A reconstruction of Homo naledi’s head by paleoartist John Gurche, who spent some 700 hours recreating the head from bone scans Pic by: John Gurche and Mark Thiessen Source: National Geographic.

We…humans have existed for only a tiny fraction of the Earth’s history. Dinosaurs walked Earth between 230 and 65 million years ago. The oldest known humanlike fossil has been dated at 6 million years old.Evolution explains the way all living things evolved over billions of  years from a single common ancestor. This concept is often illustrated by the so-called tree of life. Every branch on the tree represents a species (A form of a living thing). The fork separating one species from another represents the common ancestor that each pair of species shared. So ultimately, all life is interconnected, but any two species may be separated by millions or even billions of years of evolution.

Ardipithecus ramidus, one of the oldest hominids that lived in Africa more than four million years ago |  Illustration by Arturo Asensio  | Source:
Ardipithecus ramidus, one of the oldest hominids that lived in Africa more than four million years ago | Illustration by Arturo Asensio | Source:

Age of apes
Most scientists believe our common ancestor existed 5 to 8 million years ago. Then two species broke off into separate paths, one ultimately evolving into gorillas and chimps, the other evolving into early humans called ‘hominids’. In the millions of years that followed, at least a dozen different species of humanlike creatures have existed, reflected in the fossil discoveries. In fact, the fossil record does not represent a complete straight line of ancestry at all; many of these early hominids left no descendants and simply died out. Still others are most likely direct ancestors of modern humans.

This common ancestor diverged over time to form many different species of hominid, only one of which survived to become modern humans. All the rest of the hominids, including early humans, became extinct. During the evolution of human beings, many features gave individuals advantages that offered them a better chance of survival, including the ability to stand upright, so predators and prey could be seen more easily and having a larger brain, providing the ability to plan ahead, work together, and eventually speak.

The fossil record provides a fairly good outline of human evolutionary history. The Oldest hominid fossils called ‘Ardipithecus’ recovered from sediments in the Middle Awash Valley of Ethiopia dated to between 5.2 and 5.8 million years ago. Later, an African apelike species named as ‘Australopithecus’ evolved probably around 4 million years ago with two skeletal characteristics that set it apart from apes: small canine teeth (the teeth on either side of the four front teeth) compared to the long canines found in almost all other primates, and, most importantly, walking on two legs. The name australopithecine means “southern ape,” in reference to South Africa where the first known fossils were found. Many more Australopith fossils have been found in the Great Rift Valley in eastern Africa, in countries including Ethiopia, Tanzania, Kenya, and Chad.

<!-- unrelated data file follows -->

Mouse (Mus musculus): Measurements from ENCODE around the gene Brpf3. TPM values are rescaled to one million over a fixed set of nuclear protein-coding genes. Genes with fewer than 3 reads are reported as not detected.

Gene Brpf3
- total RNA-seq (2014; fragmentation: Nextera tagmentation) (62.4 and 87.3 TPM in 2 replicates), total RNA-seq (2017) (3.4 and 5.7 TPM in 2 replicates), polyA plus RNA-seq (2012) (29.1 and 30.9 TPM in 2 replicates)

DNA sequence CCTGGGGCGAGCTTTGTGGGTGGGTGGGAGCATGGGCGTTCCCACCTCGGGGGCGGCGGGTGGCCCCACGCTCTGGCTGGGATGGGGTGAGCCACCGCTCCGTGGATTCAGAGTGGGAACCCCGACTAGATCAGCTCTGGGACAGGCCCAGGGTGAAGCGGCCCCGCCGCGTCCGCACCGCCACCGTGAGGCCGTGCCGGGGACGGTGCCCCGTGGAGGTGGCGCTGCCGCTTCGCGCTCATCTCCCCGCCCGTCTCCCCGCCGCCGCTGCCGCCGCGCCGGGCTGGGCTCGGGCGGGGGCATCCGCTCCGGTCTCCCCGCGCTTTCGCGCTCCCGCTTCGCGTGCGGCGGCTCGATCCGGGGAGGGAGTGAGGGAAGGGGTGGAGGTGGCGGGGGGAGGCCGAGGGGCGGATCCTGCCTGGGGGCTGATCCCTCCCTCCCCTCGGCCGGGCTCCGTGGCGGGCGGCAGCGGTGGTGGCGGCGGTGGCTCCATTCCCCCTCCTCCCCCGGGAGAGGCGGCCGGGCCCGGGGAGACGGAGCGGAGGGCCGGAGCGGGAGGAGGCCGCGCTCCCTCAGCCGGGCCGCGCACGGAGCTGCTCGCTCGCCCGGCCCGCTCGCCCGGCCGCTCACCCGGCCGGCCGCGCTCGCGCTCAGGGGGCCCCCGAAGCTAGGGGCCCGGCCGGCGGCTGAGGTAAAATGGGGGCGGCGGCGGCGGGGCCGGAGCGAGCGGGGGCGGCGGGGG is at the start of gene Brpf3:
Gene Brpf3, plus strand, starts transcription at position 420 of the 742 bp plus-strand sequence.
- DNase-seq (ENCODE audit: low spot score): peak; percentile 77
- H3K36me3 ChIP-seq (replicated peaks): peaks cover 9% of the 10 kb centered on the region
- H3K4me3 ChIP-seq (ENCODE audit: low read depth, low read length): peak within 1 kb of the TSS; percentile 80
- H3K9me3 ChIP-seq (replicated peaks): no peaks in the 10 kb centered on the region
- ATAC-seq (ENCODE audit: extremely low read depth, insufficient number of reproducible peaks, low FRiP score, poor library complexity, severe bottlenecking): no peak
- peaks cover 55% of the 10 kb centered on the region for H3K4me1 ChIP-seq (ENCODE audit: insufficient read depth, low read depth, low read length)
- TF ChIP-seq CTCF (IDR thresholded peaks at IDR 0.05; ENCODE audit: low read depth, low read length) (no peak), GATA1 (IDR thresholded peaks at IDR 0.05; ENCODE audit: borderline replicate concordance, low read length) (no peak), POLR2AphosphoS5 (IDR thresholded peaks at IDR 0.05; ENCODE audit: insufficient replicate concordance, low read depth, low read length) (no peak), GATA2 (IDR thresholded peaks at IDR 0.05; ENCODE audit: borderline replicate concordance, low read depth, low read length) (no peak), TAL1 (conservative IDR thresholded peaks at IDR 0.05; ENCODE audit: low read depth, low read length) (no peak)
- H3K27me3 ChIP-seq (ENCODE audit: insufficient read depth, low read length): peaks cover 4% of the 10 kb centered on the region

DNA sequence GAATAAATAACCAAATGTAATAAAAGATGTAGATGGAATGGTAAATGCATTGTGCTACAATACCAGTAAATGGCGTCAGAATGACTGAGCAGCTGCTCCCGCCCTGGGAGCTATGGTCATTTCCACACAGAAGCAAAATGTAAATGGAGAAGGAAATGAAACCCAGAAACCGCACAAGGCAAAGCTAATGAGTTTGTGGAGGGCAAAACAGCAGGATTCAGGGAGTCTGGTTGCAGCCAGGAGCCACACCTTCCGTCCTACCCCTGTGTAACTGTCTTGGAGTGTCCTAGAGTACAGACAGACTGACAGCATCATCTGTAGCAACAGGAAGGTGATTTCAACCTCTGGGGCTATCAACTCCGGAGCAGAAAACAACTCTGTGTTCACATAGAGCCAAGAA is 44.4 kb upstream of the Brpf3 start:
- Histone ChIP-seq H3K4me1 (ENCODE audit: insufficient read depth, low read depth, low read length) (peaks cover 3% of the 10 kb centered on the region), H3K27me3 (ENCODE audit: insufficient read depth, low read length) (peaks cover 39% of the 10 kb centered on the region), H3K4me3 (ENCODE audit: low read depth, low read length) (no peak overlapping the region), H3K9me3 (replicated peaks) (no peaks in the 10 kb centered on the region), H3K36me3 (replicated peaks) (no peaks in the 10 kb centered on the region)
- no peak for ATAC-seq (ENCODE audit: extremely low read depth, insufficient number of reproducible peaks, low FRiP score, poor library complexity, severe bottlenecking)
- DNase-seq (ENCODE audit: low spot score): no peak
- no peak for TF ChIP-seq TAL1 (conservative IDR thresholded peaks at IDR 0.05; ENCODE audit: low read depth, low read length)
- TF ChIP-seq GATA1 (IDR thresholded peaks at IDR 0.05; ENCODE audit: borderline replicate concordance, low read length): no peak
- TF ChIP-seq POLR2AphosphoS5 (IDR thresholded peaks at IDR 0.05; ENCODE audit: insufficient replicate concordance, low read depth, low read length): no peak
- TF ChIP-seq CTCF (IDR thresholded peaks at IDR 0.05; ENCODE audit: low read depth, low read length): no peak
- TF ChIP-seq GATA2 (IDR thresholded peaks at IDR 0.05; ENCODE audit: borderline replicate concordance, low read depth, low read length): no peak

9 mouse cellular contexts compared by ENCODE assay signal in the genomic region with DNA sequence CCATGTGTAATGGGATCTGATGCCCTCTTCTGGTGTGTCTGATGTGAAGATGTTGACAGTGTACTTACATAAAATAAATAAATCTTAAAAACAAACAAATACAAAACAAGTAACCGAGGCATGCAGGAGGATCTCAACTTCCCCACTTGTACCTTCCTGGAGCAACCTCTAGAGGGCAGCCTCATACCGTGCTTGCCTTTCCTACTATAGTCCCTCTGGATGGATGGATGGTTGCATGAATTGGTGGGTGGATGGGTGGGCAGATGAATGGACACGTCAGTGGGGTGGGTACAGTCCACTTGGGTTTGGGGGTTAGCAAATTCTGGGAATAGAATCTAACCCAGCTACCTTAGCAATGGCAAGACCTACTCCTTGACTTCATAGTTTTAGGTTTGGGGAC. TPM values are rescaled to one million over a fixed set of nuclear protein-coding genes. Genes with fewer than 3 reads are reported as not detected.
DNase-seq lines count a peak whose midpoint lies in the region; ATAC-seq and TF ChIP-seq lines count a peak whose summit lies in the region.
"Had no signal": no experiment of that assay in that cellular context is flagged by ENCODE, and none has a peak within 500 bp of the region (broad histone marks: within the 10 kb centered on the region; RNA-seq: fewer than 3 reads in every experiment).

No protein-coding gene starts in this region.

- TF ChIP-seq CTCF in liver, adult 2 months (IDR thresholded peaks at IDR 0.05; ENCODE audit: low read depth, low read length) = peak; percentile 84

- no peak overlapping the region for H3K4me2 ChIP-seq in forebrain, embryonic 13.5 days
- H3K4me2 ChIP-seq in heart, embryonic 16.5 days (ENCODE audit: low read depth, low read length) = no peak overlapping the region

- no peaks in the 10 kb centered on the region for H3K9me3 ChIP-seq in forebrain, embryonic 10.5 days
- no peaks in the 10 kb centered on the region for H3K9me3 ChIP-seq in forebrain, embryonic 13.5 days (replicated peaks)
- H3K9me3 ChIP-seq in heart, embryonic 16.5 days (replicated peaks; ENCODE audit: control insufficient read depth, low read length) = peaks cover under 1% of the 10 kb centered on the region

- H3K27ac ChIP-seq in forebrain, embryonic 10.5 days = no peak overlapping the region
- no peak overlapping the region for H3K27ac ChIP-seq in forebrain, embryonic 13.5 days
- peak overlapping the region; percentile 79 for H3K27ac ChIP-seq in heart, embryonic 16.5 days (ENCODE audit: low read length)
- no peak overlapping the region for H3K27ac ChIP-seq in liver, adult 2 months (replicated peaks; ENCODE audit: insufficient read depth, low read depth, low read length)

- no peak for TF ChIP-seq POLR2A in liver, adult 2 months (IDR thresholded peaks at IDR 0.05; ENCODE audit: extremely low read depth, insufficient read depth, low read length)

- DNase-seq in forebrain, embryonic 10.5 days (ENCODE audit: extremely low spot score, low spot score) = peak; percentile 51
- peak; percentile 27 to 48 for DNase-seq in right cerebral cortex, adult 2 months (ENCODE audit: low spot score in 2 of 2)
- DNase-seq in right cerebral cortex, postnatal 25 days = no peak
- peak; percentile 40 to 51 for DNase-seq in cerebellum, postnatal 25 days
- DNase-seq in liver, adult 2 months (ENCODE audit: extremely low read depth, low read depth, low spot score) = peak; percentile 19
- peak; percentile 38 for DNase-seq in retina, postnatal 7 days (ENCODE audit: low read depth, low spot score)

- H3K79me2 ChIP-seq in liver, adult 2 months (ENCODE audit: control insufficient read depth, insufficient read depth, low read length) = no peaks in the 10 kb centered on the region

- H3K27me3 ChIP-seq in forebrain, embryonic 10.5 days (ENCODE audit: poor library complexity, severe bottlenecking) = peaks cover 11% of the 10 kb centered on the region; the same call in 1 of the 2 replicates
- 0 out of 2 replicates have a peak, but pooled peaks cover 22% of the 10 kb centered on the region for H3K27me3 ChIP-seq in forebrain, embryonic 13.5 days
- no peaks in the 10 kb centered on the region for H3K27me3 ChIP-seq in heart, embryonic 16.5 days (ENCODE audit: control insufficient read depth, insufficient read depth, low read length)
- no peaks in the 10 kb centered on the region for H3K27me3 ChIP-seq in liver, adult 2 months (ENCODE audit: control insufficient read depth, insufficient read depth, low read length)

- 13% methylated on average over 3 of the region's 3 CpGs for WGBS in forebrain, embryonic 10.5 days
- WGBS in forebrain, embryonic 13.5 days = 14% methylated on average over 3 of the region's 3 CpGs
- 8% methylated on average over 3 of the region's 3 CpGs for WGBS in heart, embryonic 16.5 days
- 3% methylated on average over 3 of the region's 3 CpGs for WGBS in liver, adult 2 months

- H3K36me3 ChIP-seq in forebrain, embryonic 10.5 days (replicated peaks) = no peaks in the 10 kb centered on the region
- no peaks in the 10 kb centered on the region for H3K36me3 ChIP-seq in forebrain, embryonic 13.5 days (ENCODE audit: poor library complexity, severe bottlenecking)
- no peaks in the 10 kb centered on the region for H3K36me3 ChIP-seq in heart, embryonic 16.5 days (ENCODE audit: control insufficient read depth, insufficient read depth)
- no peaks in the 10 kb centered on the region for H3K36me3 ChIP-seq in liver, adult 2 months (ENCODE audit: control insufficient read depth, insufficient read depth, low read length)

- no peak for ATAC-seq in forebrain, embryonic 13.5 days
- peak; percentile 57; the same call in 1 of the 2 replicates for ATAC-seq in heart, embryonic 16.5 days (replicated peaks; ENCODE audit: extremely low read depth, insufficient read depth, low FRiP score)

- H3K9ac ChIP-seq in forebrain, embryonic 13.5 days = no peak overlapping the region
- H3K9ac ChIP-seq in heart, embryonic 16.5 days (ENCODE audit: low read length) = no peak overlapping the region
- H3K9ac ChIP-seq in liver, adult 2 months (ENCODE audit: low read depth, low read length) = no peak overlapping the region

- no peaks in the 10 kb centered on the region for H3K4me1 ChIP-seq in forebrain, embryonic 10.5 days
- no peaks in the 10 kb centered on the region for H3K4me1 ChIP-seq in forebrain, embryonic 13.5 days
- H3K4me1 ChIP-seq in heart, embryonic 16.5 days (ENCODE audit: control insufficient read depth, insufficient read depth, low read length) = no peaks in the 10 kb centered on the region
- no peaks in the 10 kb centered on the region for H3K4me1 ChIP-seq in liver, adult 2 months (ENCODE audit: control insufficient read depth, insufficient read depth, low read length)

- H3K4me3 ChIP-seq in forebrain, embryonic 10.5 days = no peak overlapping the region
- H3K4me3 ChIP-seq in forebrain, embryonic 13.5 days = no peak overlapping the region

The very early years of the transition from ape to human, from 6 million to 4 million years ago, is poorly documented in the fossil record, but those fossils that have been discovered document the most primitive combinations of ape and human features.

Where we stand in the ‘tree of life’?                         Source:
Where we stand in the ‘tree of life’? Source:

A hot topic
After many more fossil excavations, scientists have discovered 30 types of varieties of early to modern hominid types that are divied in to five major groups according to their characteristics; Ardipithecus, Australopithecus, Paranthropus, Kenyanthropus and Homo. The modern human… we are placed under the category of ‘Homo’ naming ‘Homo sapiens sapiens’. The news from the very recently discovered fossilized member of  the human family ‘Homo naledi’ came out to the society in September 2015.

It has been discovered in 2013 and scientists were studying the fossil for years to identify and to place it where it belongs in the hominid timeline. Scientists still do not know the total number of hominid species that existed, because new fossils are discovered every decade, the story of human evolution becomes clearer all the time.

 From australopithecus to humans today

ancestors (4)